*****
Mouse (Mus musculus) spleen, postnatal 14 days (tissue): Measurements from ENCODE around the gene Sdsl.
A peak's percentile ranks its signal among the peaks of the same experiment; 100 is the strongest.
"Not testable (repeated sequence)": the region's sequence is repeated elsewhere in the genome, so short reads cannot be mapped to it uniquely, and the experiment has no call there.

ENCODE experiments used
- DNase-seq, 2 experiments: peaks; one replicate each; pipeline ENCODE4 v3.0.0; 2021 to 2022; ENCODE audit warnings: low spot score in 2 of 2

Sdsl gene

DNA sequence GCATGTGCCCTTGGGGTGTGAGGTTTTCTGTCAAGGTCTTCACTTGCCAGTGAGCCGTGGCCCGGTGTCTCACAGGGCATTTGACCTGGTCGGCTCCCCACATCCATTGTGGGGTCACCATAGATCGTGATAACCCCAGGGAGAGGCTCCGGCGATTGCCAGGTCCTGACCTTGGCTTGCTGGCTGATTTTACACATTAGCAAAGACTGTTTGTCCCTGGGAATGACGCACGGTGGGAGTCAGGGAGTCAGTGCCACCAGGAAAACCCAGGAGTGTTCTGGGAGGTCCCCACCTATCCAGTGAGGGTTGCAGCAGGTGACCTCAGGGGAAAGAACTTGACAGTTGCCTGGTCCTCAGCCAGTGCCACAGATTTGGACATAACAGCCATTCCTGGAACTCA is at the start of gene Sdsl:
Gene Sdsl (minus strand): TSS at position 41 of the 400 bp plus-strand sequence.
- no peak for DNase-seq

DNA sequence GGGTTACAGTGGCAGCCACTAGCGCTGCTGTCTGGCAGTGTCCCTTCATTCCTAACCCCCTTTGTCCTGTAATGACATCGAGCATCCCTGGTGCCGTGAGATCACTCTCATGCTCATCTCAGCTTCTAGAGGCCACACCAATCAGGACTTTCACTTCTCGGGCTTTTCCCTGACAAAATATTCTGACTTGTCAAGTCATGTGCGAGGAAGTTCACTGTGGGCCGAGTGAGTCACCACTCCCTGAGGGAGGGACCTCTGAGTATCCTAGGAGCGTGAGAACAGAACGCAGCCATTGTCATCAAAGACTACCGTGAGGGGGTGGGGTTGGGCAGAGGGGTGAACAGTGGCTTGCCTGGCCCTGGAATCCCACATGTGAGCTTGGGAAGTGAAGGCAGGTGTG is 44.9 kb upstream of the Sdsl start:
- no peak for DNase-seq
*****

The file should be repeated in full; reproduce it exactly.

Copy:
Mouse (Mus musculus) spleen, postnatal 14 days (tissue): Measurements from ENCODE around the gene Sdsl.
A peak's percentile ranks its signal among the peaks of the same experiment; 100 is the strongest.
"Not testable (repeated sequence)": the region's sequence is repeated elsewhere in the genome, so short reads cannot be mapped to it uniquely, and the experiment has no call there.

ENCODE experiments used
- DNase-seq, 2 experiments: peaks; one replicate each; pipeline ENCODE4 v3.0.0; 2021 to 2022; ENCODE audit warnings: low spot score in 2 of 2

Sdsl gene

DNA sequence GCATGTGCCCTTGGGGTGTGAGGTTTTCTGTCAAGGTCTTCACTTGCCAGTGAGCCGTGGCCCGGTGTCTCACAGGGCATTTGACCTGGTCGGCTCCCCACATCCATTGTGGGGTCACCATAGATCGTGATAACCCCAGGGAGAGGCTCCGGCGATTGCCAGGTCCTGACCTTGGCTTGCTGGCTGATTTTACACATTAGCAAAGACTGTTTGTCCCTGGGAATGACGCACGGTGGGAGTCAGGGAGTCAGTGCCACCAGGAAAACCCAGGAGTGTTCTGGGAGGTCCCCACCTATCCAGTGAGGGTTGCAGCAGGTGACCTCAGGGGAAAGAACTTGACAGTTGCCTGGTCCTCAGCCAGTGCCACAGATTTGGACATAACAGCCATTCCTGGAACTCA is at the start of gene Sdsl:
Gene Sdsl (minus strand): TSS at position 41 of the 400 bp plus-strand sequence.
- no peak for DNase-seq

DNA sequence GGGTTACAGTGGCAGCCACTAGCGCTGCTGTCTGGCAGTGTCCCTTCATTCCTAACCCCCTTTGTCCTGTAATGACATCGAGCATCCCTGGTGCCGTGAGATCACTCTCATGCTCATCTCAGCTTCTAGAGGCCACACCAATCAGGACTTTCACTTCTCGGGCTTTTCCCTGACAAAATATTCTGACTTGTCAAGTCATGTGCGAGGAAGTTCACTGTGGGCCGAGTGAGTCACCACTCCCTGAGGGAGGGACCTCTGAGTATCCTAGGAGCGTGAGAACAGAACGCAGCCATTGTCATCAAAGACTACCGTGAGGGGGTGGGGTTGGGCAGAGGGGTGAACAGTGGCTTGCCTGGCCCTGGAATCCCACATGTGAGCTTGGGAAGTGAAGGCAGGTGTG is 44.9 kb upstream of the Sdsl start:
- no peak for DNase-seq